Since moving to Rome, I have recently rediscovered Photoshop’s automation tools for panoramic photographs. Seriously, I totally forgot about it – but… all these great views kind of reminded me. 🙂 Here’s one you’ve probably already seen if you stalk me on Facebook of the Roman Forum (please right-click and select view image to see the full thing!):
Surprisingly – this is only 8 images stitched together… A little Topaz filtration, and some HDR but nothing really intense. (Ok, yes. Living next to the Roman Forum kind of helps…)
Here’s what you do:
1. Take a series of photographs with at least 1/3 overlap between frames.
2. Take more coverage at the far ends of your scenes. Remember that in a perspective shot, you’ll be tapering the edges if you want a straight panoramic. Make sure you have a wider “spray” of images at the far edges.
3. Do NOT convert to JPG. Keep the files RAW with no color adjustments before bringing into Photoshop.
4. Open Photoshop. Here’s where you can find the Panoramic Stitching Tool:
5. Select Photomerge – and this window appears:
6. Browse for the series of files you want to merge on your computer’s hard-drive. Open ALL. They will appear in the white window above. Select “Auto” as seen above. Select “OK”.
7. Go make popcorn. This part can take awhile.
8. Assuming that you’ve already finished the whole bag of popcorn, your computer might be ready to work again… A multi-layered file should be open in Photoshop.
9. Save file as a .psd. Now FLATTEN LAYERS. Save-As a .TIF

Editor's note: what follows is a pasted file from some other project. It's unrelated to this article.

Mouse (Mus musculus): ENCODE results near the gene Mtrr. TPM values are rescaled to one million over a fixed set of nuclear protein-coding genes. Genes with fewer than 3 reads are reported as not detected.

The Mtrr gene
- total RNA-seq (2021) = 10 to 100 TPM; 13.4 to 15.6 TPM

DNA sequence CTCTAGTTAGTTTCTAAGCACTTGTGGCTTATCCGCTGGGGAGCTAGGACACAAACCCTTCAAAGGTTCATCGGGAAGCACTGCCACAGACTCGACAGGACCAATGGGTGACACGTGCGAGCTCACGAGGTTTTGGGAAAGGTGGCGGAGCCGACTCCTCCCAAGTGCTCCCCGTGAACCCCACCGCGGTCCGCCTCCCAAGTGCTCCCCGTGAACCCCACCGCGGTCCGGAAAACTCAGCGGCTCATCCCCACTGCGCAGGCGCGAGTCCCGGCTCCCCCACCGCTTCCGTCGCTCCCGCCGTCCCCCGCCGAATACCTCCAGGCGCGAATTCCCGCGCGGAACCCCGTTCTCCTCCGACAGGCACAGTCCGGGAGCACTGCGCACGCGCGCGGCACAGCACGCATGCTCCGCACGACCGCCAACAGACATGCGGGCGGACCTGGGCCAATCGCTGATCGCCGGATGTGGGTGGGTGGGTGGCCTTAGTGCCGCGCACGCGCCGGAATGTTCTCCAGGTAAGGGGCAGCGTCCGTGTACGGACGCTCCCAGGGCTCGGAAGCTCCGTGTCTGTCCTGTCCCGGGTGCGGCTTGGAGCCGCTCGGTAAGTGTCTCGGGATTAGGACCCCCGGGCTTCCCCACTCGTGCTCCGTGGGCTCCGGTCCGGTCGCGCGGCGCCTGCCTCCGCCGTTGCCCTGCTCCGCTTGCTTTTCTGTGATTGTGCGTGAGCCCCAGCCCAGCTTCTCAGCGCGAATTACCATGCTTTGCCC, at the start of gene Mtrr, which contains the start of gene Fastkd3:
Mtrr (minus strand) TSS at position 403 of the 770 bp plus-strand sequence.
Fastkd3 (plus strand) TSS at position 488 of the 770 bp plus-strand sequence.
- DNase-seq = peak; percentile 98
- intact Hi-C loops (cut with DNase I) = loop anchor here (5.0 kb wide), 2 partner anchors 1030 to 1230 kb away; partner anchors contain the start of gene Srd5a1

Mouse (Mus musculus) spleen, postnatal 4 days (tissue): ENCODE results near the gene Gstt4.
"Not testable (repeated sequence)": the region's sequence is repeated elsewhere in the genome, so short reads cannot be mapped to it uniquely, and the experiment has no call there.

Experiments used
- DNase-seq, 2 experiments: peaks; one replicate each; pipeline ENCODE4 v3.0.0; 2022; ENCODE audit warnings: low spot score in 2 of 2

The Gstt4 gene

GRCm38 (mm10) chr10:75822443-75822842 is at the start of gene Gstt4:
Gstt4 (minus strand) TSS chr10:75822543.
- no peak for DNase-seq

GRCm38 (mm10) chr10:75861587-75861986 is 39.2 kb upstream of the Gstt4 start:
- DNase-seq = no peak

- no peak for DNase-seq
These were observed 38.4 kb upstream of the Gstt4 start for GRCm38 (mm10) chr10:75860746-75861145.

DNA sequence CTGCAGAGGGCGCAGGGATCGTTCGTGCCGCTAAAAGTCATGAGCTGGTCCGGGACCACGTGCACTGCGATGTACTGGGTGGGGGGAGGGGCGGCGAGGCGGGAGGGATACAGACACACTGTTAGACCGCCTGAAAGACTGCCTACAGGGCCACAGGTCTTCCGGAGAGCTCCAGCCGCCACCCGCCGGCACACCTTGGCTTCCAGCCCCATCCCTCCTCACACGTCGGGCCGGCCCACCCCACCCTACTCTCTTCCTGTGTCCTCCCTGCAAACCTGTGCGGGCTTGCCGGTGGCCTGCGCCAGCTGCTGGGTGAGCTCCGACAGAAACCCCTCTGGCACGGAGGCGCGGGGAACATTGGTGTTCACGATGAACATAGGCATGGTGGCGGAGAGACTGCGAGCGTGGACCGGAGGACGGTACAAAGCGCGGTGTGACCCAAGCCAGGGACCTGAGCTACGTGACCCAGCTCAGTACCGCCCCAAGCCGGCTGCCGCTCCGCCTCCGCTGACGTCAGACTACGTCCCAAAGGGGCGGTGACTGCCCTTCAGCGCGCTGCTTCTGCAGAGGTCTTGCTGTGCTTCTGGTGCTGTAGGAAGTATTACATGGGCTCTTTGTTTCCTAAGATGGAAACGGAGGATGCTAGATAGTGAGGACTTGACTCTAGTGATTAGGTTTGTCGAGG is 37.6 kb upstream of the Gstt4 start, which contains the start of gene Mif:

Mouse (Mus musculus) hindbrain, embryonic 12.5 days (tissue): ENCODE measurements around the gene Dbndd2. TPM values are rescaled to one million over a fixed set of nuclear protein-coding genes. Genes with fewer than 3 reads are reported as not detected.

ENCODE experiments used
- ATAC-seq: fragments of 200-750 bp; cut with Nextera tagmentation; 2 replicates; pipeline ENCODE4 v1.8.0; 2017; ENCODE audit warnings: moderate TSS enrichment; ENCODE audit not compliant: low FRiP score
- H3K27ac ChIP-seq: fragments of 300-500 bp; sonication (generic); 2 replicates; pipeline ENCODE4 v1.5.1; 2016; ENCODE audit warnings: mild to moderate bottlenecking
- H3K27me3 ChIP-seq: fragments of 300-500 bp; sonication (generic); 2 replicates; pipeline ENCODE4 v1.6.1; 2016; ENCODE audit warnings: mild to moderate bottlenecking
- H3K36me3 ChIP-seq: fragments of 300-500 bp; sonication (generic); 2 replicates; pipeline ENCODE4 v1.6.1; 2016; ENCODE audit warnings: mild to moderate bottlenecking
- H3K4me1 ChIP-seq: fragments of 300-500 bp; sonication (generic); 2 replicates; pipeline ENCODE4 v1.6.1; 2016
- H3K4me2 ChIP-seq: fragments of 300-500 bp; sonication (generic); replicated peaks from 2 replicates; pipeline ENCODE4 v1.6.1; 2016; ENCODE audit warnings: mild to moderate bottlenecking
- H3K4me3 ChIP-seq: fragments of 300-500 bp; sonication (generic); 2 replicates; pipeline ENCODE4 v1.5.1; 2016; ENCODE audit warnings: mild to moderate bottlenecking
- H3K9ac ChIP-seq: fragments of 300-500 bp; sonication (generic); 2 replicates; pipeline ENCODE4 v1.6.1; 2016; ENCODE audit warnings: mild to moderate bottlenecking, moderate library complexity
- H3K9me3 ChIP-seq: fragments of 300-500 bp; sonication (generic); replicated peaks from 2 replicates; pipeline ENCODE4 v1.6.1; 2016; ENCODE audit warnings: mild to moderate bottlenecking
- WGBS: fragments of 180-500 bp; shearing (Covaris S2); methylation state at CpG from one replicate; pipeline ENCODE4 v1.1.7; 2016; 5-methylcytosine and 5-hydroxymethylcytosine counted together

10. Open .TIF in Lightroom. Make 3 virtual copies.
11. Adjust first virtual copy for the sky.
12. Adjust second virtual copy for the building highlights.
13. Adjust third virtual copy for the building shadows
14. Adjust fourth (original-ish) copy for midtones.
15. Export these 4 files at full-size. Open all in Photoshop
16. Personally, I don’t like the HDR in Photoshop – I copy each file’s contents and paste it as a new layer in a working file. Make sure you Select-All or they won’t line up!
17. Mask and adjust to your liking. Makes a great faux-HDR. Save-as a new layered document, and then FLATTEN and save-as again (.tif).
18. Last but not least: Topaz Adjust. Take your flattened .TIF and duplicate the layer. Now open Topaz. (I’m still on Topaz-v3 because I’m too lazy to install the new one.)
19. Personally, I like the clarity setting (I use it a lot on dog-fur) however Neutralizer is a very cool preset as well. Generally I play with the sliders once I’m within range of what I want from the presets shown on the left.
20. Apply preset (OK). Flatten Photoshop document. Enjoy!
Hope you liked this (kind of easy) tutorial!